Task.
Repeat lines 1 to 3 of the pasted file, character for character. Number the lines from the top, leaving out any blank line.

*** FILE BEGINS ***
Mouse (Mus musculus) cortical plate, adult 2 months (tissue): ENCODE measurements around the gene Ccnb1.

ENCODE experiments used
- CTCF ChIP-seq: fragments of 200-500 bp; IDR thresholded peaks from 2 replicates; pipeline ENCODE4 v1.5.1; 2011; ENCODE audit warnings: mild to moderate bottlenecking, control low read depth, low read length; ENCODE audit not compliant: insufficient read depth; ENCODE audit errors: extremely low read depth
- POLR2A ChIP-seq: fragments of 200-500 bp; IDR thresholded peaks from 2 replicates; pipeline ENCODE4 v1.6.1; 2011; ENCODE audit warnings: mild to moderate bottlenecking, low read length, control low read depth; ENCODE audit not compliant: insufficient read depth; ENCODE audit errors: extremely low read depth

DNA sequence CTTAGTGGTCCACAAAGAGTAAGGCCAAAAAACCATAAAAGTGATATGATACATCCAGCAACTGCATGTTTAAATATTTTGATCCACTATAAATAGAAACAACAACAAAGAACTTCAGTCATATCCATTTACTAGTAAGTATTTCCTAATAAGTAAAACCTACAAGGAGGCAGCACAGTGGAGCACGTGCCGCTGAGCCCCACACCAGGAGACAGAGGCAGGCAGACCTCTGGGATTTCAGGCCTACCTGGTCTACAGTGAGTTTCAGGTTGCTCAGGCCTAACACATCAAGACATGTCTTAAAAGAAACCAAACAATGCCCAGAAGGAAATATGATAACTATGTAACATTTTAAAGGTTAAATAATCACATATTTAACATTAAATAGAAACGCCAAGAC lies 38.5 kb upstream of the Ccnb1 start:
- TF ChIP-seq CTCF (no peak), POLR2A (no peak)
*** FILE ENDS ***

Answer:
Mouse (Mus musculus) cortical plate, adult 2 months (tissue): ENCODE measurements around the gene Ccnb1.

ENCODE experiments used
- CTCF ChIP-seq: fragments of 200-500 bp; IDR thresholded peaks from 2 replicates; pipeline ENCODE4 v1.5.1; 2011; ENCODE audit warnings: mild to moderate bottlenecking, control low read depth, low read length; ENCODE audit not compliant: insufficient read depth; ENCODE audit errors: extremely low read depth